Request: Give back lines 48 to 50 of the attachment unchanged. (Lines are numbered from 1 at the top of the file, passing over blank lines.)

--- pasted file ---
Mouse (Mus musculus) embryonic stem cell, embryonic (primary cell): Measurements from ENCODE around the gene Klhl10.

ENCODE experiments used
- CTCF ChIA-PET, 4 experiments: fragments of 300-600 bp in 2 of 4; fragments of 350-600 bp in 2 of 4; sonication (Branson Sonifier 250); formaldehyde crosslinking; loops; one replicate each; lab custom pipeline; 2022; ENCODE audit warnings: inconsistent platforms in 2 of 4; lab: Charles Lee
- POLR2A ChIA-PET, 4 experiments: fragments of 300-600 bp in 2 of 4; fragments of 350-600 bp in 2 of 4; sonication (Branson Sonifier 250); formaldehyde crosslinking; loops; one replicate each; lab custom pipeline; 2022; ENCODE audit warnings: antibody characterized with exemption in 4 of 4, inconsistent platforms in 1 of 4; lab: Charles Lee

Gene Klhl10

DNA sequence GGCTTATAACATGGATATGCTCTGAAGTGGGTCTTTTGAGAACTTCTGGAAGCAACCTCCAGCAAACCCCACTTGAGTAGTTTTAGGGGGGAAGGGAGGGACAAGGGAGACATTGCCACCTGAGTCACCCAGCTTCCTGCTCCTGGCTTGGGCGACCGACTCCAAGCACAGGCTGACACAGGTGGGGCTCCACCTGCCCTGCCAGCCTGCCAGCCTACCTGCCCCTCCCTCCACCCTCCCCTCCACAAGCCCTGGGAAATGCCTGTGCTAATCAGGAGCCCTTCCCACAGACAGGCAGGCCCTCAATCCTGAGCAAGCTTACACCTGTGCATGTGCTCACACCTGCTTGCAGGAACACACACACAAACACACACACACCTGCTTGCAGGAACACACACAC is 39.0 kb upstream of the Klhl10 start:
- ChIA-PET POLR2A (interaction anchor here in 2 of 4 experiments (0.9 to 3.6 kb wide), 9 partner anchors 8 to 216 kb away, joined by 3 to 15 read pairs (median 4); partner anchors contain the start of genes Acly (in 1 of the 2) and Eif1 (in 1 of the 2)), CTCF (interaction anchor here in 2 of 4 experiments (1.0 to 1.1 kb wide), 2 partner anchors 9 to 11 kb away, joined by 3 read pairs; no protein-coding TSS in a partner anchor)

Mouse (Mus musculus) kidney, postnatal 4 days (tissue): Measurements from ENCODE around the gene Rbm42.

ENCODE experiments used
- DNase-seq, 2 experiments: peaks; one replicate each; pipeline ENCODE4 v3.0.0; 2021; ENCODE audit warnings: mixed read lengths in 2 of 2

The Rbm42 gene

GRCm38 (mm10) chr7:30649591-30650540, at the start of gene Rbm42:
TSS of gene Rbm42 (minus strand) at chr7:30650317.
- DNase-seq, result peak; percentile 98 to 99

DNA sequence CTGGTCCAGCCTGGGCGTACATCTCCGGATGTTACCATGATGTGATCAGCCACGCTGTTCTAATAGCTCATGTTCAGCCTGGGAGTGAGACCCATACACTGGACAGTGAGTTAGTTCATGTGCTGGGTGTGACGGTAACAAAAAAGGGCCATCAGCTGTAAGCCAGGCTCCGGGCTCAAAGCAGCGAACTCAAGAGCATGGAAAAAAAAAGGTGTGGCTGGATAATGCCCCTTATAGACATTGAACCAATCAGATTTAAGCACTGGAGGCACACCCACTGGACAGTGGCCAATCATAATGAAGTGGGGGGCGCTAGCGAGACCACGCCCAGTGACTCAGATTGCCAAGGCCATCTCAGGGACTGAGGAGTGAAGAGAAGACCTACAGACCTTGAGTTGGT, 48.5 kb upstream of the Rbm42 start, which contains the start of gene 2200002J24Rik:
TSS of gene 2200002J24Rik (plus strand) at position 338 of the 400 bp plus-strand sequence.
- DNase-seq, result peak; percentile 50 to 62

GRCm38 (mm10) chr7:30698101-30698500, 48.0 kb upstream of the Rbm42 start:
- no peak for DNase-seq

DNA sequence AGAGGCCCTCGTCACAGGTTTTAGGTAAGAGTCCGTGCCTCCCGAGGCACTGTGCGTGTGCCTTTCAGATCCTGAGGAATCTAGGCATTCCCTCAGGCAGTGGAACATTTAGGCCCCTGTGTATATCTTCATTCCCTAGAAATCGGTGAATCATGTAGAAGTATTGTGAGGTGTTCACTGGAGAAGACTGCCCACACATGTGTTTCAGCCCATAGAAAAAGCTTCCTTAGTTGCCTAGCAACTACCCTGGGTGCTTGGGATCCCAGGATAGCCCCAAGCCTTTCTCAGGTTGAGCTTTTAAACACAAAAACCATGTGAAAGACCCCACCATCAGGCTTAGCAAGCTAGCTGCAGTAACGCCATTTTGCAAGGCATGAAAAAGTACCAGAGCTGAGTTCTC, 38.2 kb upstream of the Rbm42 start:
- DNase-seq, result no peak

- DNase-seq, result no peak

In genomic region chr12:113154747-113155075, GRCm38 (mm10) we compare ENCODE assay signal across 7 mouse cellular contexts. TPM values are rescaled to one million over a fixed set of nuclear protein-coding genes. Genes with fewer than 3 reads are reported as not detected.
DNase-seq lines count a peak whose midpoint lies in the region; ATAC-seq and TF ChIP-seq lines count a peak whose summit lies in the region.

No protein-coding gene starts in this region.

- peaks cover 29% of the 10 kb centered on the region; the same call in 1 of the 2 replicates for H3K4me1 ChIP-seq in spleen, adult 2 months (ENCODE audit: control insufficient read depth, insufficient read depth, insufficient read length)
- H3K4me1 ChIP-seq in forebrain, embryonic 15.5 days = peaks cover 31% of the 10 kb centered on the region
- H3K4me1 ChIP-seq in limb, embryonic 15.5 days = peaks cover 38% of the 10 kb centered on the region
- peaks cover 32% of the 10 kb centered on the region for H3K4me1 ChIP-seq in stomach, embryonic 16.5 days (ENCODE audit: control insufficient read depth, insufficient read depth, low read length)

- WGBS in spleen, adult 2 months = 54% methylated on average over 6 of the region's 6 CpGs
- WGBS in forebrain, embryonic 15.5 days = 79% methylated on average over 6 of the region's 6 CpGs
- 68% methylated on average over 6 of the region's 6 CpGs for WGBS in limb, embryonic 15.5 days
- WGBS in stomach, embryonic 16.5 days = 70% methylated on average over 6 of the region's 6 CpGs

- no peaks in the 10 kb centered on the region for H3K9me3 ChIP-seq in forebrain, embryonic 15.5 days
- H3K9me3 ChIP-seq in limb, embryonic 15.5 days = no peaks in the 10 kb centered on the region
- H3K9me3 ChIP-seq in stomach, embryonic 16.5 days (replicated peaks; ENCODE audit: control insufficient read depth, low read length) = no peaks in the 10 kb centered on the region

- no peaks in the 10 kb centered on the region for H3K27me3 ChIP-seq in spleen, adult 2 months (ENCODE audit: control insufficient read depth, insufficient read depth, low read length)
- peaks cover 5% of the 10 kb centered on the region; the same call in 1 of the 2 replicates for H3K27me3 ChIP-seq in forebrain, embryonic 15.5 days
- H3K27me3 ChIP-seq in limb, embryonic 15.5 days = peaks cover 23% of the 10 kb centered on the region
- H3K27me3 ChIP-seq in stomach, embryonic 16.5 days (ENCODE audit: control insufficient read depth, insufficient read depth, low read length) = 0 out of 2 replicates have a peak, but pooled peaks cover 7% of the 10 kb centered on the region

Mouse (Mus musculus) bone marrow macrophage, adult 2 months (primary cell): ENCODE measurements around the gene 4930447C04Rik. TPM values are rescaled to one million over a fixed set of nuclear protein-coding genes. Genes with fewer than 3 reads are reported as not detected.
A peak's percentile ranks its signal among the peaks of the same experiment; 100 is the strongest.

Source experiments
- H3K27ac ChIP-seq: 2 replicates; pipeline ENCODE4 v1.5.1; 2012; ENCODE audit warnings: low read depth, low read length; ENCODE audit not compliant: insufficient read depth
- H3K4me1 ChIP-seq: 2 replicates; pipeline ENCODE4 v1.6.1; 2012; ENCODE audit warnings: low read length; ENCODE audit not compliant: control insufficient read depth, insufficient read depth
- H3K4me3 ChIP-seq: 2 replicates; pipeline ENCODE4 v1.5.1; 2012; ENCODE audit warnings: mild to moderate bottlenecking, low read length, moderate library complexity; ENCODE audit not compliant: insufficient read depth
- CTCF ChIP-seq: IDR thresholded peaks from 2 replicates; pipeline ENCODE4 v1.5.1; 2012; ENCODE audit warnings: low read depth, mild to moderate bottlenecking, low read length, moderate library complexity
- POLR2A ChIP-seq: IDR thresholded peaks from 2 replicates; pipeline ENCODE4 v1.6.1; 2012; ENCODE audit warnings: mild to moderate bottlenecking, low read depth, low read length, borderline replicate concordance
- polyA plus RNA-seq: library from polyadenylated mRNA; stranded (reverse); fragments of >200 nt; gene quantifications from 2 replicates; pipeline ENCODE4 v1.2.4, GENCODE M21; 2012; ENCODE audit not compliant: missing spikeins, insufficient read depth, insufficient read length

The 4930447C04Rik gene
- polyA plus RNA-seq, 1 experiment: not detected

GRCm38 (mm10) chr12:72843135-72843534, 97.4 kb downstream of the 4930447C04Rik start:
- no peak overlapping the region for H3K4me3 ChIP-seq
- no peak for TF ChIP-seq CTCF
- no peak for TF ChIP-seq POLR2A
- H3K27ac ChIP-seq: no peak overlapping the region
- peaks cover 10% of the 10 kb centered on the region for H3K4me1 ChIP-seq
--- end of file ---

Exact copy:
- POLR2A ChIP-seq: IDR thresholded peaks from 2 replicates; pipeline ENCODE4 v1.6.1; 2012; ENCODE audit warnings: mild to moderate bottlenecking, low read depth, low read length, borderline replicate concordance
- polyA plus RNA-seq: library from polyadenylated mRNA; stranded (reverse); fragments of >200 nt; gene quantifications from 2 replicates; pipeline ENCODE4 v1.2.4, GENCODE M21; 2012; ENCODE audit not compliant: missing spikeins, insufficient read depth, insufficient read length

The 4930447C04Rik gene